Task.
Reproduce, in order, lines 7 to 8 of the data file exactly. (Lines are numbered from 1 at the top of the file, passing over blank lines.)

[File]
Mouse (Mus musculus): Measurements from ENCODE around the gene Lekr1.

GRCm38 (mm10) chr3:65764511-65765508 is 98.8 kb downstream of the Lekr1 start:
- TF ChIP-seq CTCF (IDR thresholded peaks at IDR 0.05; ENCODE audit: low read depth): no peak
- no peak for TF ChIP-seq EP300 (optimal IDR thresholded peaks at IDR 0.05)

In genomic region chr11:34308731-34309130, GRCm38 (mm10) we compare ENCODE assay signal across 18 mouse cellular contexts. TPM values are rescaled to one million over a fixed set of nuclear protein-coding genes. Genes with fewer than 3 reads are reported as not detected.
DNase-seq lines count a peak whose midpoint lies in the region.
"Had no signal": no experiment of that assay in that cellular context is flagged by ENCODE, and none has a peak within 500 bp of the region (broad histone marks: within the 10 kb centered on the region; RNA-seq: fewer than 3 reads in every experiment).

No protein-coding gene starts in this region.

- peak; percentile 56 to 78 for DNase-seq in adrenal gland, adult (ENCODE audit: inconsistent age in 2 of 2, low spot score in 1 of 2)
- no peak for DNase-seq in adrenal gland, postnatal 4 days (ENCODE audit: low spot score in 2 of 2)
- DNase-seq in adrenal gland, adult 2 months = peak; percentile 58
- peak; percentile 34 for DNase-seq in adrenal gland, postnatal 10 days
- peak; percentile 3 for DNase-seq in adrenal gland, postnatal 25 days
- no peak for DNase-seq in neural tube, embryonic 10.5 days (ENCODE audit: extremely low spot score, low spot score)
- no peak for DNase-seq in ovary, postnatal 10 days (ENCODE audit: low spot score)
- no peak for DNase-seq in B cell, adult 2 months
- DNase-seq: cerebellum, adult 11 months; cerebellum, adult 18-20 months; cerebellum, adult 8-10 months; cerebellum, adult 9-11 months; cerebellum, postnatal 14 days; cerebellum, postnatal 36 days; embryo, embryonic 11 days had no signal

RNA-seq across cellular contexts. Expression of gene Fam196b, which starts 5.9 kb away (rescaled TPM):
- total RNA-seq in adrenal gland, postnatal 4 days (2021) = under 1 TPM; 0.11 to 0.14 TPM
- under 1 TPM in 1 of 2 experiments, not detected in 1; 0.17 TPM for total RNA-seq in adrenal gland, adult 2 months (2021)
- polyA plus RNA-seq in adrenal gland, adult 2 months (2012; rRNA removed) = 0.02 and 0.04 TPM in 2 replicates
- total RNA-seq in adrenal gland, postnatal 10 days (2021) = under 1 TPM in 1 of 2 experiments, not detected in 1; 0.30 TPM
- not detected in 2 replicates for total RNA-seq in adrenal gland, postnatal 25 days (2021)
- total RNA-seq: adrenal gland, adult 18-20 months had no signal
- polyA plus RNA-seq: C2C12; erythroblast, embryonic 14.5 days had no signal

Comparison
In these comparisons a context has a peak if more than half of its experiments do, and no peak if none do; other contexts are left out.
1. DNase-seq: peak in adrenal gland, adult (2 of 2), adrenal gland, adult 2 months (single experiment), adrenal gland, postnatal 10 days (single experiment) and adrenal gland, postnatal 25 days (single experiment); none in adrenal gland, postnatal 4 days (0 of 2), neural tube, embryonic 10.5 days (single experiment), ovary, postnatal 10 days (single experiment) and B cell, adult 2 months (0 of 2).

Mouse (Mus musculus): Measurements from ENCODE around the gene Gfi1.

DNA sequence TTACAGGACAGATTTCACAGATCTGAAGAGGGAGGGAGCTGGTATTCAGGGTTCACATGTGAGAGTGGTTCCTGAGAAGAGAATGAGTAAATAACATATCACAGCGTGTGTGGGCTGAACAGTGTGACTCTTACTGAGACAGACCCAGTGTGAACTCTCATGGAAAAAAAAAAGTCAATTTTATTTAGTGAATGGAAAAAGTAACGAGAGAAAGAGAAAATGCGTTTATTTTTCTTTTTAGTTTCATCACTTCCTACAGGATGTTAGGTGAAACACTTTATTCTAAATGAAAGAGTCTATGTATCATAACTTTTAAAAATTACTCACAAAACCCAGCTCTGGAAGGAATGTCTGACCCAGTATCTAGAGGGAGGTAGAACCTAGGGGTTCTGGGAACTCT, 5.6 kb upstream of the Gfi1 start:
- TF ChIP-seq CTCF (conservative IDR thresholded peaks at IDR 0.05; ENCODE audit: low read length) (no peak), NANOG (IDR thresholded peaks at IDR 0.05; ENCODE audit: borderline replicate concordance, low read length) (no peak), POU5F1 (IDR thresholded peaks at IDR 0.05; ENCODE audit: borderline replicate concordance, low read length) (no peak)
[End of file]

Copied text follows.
"Had no signal": no experiment of that assay in that cellular context is flagged by ENCODE, and none has a peak within 500 bp of the region (broad histone marks: within the 10 kb centered on the region; RNA-seq: fewer than 3 reads in every experiment).

No protein-coding gene starts in this region.